Are you a Blue Mussel?


Over the summer we wrote about “Big Data,” a hot topic among scientists, policymakers and researchers. A few nights ago, I got a chance to attend a talk by John Gordon from IBM about approaches to problem solving in the age of Big Data. One of the coolest examples of the potential of “Big Data” that we’ve seen was when IBM released a computer named Watson that could process enough data accurately enough to compete, and win, the TV game show Jeopardy! Shortly after that feat, IBM announced they would be unleashing Watson on the most insidious disease of our time: Cancer.

While I was excited to hear about their work on cancer, I wound up learning a lot more about the context for how to use “big data” in areas beyond health care. there are still unturned stones for us to explore. Here are a few snippets from the talk:

  • 90 percent of all of the data in the world was created in the last two years. Think about what that may mean for the next two, five, or ten years…
  • The problem of “unstructured data” – data that is not identifiable without any context, can be thought of as follows: The sentence “He shot his first birdie just before dark” means different things to a golfer, a photographer, or a hunter. Organizing, classifying and understand data is just as important as collecting it.
  • In Rio de Janeiro, Brazil, heavy monsoon rains each summer present challenges to city officials who don’t know where to evacuate citizens in any given moment. By analyzing data from historical weather patterns to soil sediment density, researchers can create a hotspots map to prioritize where to take action, saving lives and improving safety for upcoming events like the 2014 World Cup and the 2016 Summer Olympics.
  • In Cancer treatment, doctors are facing exponential growth in the number of research papers, journal articles, academic studies and the corresponding recommendations to take for any given patient given her history, symptoms, diagnosis and a host of other factors. IBM has partnered with Memorial Sloan Kettering, (a LIVESTRONG Survivorship Center of Excellence) to put Watson to use to digest all of this complex information to make doctors’ and researchers lives easier, and make results more accurate and timely for patients.
  • A Nordic oil drilling company, in the wake of recent oil spills, wanted to know if they could detect early signs of leaks in their pipes and pumps. Instead of costly engineering solutions, IBM researchers devised an ingenious approach: they tagged a bunch of Blue Mussels near the pipelines. When there are impurities in the water, these mussels will snap shut. So when a mass of Blue Mussels close at the same time, something might be wrong.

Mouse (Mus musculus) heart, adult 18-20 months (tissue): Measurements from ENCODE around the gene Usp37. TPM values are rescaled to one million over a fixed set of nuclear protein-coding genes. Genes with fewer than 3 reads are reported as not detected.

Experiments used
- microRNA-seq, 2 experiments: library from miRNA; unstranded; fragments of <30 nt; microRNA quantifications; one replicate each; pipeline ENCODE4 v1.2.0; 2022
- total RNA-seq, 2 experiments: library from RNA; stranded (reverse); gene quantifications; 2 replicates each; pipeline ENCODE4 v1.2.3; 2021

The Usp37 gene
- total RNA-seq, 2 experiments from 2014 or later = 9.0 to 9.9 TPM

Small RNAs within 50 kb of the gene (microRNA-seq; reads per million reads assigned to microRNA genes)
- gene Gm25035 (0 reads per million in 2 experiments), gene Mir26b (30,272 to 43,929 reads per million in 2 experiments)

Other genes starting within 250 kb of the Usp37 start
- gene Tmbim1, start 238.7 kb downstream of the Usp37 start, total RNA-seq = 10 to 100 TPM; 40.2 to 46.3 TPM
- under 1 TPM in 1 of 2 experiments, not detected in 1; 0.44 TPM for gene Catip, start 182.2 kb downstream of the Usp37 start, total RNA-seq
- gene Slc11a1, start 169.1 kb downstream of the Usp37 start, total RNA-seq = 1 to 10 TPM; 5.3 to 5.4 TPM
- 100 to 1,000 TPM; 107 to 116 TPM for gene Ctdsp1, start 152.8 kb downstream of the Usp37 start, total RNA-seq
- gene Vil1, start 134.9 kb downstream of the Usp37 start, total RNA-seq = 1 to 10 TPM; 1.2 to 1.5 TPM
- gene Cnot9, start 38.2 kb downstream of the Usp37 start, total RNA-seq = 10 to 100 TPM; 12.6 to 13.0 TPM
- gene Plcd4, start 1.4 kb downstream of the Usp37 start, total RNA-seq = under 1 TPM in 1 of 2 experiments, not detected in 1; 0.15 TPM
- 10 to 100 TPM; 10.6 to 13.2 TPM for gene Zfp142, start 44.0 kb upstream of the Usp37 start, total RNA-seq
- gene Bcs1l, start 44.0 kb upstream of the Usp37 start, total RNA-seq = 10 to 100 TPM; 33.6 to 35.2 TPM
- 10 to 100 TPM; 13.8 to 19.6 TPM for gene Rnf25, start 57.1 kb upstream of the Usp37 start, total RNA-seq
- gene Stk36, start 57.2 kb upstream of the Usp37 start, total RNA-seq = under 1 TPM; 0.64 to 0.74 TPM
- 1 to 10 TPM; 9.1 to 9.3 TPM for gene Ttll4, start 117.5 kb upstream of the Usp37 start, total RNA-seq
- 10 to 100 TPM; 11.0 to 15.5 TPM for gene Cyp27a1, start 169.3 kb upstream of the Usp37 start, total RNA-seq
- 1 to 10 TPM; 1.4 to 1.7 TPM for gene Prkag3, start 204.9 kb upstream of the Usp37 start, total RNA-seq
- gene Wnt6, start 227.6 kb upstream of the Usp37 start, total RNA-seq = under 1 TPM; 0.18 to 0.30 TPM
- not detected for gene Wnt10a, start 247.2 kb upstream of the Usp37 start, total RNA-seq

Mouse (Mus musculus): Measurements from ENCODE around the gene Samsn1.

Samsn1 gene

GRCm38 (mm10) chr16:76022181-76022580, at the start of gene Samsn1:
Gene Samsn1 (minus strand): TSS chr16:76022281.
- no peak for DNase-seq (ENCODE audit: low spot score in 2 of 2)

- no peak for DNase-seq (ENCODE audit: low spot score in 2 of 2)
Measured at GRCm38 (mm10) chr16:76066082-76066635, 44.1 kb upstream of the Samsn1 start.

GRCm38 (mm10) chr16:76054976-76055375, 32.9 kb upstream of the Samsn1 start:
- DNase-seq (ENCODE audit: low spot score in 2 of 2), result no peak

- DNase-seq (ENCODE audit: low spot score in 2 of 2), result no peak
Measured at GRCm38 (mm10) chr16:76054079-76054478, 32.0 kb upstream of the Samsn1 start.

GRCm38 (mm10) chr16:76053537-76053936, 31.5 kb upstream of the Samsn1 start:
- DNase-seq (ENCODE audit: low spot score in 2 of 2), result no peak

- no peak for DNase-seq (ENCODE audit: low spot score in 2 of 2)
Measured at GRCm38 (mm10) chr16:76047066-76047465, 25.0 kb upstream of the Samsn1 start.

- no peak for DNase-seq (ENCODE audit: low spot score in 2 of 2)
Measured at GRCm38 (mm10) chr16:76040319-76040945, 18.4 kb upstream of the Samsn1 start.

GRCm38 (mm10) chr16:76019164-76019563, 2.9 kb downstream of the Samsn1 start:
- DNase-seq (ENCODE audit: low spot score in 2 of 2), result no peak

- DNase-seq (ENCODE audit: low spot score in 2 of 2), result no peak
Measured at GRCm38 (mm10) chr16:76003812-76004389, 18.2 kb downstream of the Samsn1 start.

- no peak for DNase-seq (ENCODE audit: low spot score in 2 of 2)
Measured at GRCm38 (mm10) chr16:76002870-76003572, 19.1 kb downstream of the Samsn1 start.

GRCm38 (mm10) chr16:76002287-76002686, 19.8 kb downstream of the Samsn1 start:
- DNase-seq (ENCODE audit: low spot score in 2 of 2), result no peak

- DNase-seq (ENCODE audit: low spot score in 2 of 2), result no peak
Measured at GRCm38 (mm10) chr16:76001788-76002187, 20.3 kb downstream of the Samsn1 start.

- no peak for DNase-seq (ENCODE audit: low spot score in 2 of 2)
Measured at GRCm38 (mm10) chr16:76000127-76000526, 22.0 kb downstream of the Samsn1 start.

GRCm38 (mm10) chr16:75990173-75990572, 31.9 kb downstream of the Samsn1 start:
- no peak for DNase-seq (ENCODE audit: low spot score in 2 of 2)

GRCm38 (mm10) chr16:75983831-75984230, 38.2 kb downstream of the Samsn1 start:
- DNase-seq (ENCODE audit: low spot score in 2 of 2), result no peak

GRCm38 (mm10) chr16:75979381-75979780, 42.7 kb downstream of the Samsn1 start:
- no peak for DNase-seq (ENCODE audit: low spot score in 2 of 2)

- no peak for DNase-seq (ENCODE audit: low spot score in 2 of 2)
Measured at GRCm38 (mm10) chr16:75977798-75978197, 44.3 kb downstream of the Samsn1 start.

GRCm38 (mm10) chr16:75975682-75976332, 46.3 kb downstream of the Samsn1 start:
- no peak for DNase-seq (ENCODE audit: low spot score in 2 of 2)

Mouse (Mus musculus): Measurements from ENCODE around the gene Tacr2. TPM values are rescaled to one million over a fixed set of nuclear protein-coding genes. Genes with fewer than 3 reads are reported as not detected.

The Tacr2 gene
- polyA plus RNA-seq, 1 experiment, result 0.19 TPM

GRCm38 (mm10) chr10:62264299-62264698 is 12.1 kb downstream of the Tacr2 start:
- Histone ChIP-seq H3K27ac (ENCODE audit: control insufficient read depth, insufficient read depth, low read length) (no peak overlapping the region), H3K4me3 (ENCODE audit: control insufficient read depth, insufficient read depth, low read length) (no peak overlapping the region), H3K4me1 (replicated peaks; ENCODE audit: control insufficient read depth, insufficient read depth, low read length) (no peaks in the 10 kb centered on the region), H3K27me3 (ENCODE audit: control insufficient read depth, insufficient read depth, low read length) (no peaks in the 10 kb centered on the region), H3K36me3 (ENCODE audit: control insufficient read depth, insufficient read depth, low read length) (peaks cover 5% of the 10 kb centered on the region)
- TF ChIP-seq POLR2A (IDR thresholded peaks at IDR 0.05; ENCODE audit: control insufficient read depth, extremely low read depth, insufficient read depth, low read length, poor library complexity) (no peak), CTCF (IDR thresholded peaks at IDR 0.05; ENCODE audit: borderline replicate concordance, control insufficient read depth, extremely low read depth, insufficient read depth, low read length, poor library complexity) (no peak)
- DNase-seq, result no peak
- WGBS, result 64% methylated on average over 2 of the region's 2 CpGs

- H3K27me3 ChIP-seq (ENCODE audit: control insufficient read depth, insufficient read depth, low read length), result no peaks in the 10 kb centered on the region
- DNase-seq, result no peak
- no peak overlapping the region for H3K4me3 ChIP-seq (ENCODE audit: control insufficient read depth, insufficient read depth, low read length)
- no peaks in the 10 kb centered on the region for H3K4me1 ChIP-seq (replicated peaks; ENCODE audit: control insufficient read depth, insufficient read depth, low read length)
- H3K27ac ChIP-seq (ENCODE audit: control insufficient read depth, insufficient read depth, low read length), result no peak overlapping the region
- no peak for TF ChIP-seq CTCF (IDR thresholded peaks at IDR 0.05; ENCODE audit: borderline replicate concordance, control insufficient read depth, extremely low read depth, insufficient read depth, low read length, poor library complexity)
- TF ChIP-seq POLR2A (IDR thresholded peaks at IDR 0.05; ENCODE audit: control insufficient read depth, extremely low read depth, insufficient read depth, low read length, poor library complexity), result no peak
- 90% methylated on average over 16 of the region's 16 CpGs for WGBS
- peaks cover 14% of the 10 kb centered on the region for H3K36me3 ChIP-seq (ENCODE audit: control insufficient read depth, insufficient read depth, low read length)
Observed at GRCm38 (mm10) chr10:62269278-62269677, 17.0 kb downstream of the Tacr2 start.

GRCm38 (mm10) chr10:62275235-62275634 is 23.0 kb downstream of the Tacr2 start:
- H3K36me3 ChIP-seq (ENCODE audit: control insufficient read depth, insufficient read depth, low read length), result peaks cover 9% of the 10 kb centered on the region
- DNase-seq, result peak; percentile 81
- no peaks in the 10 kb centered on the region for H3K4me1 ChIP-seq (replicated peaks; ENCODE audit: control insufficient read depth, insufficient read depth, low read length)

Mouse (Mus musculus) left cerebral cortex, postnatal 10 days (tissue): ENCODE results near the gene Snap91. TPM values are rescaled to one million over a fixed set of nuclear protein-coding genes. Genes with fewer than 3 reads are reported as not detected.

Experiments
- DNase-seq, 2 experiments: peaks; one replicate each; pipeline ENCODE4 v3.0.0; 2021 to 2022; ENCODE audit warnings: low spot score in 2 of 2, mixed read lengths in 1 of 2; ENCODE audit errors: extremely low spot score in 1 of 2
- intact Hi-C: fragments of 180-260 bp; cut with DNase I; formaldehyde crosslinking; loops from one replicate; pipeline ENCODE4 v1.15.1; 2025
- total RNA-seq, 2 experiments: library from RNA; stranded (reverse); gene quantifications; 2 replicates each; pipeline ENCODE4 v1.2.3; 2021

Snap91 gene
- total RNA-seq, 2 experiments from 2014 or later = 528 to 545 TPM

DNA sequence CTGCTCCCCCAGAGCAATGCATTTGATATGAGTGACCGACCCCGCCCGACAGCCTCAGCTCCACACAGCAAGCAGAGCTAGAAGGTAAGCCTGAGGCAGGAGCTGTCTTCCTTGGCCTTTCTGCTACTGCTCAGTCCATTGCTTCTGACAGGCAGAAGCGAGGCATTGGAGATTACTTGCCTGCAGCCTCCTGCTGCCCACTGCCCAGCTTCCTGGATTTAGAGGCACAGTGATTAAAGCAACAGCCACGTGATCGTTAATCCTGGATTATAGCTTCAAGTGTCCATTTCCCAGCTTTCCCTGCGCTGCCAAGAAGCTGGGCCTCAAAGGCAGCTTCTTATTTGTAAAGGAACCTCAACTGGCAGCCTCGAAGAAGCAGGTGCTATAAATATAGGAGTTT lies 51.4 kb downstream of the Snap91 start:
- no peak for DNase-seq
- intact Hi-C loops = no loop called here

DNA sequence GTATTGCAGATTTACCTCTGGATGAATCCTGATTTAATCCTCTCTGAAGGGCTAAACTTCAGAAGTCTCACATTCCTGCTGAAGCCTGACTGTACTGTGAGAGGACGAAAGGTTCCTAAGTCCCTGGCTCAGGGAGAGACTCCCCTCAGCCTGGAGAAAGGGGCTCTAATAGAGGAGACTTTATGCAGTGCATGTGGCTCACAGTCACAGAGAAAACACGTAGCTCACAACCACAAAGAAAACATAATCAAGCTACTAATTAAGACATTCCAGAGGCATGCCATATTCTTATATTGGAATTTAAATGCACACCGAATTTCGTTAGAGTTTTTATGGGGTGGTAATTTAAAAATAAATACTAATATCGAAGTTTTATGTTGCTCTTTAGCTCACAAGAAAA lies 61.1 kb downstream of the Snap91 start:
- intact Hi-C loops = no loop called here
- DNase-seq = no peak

• It was this last example that captured my curiosity the most. The health care system could really use some of those Blue Mussels: Built in monitoring systems that can let administrators, doctors, researchers and others know what is going on, when there is a problem, and where it’s located.

    And then it struck me: We – the patients, the survivors, the family members – are the Blue Mussels. We are the common thread that runs between insurance companies, doctors’ offices and researchers’ trials. The future of health care problem solving and the next source of big data will be patient reported outcomes, satisfaction, pain measurements, symptom assessments, and the like. It will be up to the great minds of our era to capture those signals we are sending when things are working well, or when the system is breaking down and something goes wrong.

    So while Big Data is making some Big Progress, we shouldn’t be content to sit and watch it build around us. We need to be actively engaged, to turn our voices and our feedback into another stream of Big Data and clamp our proverbial shells down when something happens. Progress and meaningful health care improvement depends on it.


  1. Cori K says:

    It’s great to be the blue mussel, but actually getting people to pay attention when I clatter my shell? That’s the ultimate challenge here. It’s hard enough getting survivor organizations to pay attention, let alone medical professionals, insurance companies, researchers, and mass media.

  2. Nuschler says:

    Two things:
    1) I think you need to talk openly about what happened with Lance Armstrong. You need to get in front of this and say that the Foundation IS NOT lance Armstrong. It is about the people who work day to day with cancer patients and survivors.!! Get your story out there!!

    2) I have been recently diagnosed with Breast Cancer. Care is so terribly fragmented! Surgeons, oncologists, radiologists all with different opinions, treatment programs. Blue mussels would be clamping SHUT at this intersection of all of these “specialists.”
    I am finding out that breast cancer diagnosis and treatment is about 60% GUESStimate. It sucks!
    I don’t know what to do!

  3. LIVESTRONG says:

    We’d very much like to help you with treatment decisions. You should feel confident going into treatment. Call us when you can: 1-855-220-7777 or go online to

    1. Nuschler says:

      Great! More confusion!
      Your phone number is after hours and no way to leave a message!

      Your intake form is full of misspellings and I am a widow AND YOU DO NOT HAVE WIDOW OR WIDOWER AS AN ANSWER!

      I have contributed 1000s of dollars to Livestrong…I have given away 200 bracelets and this is how you run your website?? Really??

  4. LIVESTRONG says:

    We are open 9-5 CST M-F. I have sent an email to the cancer navigation staff to follow up with you asap.

  5. Pingback: LIVESTRONG Blog

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